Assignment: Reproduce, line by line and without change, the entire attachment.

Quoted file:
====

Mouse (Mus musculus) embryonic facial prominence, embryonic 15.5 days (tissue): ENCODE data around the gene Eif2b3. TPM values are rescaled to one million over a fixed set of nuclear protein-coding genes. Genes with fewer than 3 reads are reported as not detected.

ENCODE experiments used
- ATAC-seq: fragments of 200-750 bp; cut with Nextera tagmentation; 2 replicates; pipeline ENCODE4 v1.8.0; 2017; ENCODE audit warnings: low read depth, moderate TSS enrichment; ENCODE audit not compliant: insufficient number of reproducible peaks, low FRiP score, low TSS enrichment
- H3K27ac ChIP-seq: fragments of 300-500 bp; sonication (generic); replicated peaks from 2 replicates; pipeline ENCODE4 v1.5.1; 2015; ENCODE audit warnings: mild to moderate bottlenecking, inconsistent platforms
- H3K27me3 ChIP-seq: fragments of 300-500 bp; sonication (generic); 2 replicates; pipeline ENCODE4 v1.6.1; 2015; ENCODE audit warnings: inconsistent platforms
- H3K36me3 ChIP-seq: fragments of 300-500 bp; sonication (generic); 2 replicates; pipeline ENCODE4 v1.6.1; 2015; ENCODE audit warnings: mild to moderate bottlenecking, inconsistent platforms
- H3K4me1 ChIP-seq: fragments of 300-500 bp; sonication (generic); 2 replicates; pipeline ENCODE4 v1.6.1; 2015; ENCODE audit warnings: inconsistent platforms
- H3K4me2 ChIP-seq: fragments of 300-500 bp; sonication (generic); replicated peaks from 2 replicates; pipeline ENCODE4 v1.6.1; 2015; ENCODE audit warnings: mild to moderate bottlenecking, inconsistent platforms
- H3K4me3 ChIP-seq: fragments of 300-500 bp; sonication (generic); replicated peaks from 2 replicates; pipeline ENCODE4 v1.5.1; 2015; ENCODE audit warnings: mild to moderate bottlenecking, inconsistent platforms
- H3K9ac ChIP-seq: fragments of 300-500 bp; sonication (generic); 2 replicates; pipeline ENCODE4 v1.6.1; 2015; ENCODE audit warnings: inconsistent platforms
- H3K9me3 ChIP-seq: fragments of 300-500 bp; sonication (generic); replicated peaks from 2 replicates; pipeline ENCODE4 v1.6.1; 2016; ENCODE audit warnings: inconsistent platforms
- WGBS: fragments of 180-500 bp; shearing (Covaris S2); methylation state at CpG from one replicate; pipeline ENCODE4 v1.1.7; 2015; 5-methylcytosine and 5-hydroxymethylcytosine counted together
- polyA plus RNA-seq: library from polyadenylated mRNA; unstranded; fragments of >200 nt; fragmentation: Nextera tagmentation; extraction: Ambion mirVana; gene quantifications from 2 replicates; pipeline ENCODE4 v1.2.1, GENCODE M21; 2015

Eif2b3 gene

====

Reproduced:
Mouse (Mus musculus) embryonic facial prominence, embryonic 15.5 days (tissue): ENCODE data around the gene Eif2b3. TPM values are rescaled to one million over a fixed set of nuclear protein-coding genes. Genes with fewer than 3 reads are reported as not detected.

ENCODE experiments used
- ATAC-seq: fragments of 200-750 bp; cut with Nextera tagmentation; 2 replicates; pipeline ENCODE4 v1.8.0; 2017; ENCODE audit warnings: low read depth, moderate TSS enrichment; ENCODE audit not compliant: insufficient number of reproducible peaks, low FRiP score, low TSS enrichment
- H3K27ac ChIP-seq: fragments of 300-500 bp; sonication (generic); replicated peaks from 2 replicates; pipeline ENCODE4 v1.5.1; 2015; ENCODE audit warnings: mild to moderate bottlenecking, inconsistent platforms
- H3K27me3 ChIP-seq: fragments of 300-500 bp; sonication (generic); 2 replicates; pipeline ENCODE4 v1.6.1; 2015; ENCODE audit warnings: inconsistent platforms
- H3K36me3 ChIP-seq: fragments of 300-500 bp; sonication (generic); 2 replicates; pipeline ENCODE4 v1.6.1; 2015; ENCODE audit warnings: mild to moderate bottlenecking, inconsistent platforms
- H3K4me1 ChIP-seq: fragments of 300-500 bp; sonication (generic); 2 replicates; pipeline ENCODE4 v1.6.1; 2015; ENCODE audit warnings: inconsistent platforms
- H3K4me2 ChIP-seq: fragments of 300-500 bp; sonication (generic); replicated peaks from 2 replicates; pipeline ENCODE4 v1.6.1; 2015; ENCODE audit warnings: mild to moderate bottlenecking, inconsistent platforms
- H3K4me3 ChIP-seq: fragments of 300-500 bp; sonication (generic); replicated peaks from 2 replicates; pipeline ENCODE4 v1.5.1; 2015; ENCODE audit warnings: mild to moderate bottlenecking, inconsistent platforms
- H3K9ac ChIP-seq: fragments of 300-500 bp; sonication (generic); 2 replicates; pipeline ENCODE4 v1.6.1; 2015; ENCODE audit warnings: inconsistent platforms
- H3K9me3 ChIP-seq: fragments of 300-500 bp; sonication (generic); replicated peaks from 2 replicates; pipeline ENCODE4 v1.6.1; 2016; ENCODE audit warnings: inconsistent platforms
- WGBS: fragments of 180-500 bp; shearing (Covaris S2); methylation state at CpG from one replicate; pipeline ENCODE4 v1.1.7; 2015; 5-methylcytosine and 5-hydroxymethylcytosine counted together
- polyA plus RNA-seq: library from polyadenylated mRNA; unstranded; fragments of >200 nt; fragmentation: Nextera tagmentation; extraction: Ambion mirVana; gene quantifications from 2 replicates; pipeline ENCODE4 v1.2.1, GENCODE M21; 2015

Eif2b3 gene